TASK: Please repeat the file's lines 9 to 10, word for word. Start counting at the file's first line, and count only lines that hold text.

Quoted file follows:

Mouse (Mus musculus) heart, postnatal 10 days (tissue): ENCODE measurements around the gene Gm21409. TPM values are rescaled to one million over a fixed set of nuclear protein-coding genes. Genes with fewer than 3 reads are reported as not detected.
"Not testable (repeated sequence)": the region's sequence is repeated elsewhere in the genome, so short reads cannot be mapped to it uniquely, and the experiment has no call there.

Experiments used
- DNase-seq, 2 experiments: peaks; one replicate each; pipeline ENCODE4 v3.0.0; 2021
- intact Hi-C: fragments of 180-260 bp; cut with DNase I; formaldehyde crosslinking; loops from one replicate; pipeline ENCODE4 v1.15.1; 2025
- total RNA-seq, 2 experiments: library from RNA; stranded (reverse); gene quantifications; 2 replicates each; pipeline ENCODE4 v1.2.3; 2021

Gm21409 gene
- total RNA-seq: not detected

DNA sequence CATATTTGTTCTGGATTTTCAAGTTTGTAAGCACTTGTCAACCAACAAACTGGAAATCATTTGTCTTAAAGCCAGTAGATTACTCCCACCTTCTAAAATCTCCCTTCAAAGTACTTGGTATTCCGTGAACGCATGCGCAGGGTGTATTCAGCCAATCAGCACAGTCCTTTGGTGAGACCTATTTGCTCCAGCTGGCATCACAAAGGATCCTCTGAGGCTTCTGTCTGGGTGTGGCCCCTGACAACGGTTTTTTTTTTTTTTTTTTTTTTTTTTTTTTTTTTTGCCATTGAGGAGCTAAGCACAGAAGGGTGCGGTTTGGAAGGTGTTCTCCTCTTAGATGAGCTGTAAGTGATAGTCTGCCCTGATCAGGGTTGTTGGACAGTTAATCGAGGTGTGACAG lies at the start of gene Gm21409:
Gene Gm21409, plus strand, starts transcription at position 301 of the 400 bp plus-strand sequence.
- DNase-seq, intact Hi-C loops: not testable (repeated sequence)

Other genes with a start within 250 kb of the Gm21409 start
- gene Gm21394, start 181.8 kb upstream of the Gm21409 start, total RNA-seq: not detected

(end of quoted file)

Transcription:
DNA sequence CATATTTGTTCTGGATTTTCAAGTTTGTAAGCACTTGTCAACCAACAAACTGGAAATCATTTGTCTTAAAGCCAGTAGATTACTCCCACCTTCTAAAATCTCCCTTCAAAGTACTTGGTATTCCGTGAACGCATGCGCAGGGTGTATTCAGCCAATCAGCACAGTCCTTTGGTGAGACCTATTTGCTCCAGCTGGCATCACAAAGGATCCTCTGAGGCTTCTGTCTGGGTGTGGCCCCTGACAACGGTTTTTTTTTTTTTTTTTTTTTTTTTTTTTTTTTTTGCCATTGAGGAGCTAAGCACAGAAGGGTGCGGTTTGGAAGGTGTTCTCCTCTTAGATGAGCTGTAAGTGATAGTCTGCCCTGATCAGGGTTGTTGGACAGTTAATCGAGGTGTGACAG lies at the start of gene Gm21409:
Gene Gm21409, plus strand, starts transcription at position 301 of the 400 bp plus-strand sequence.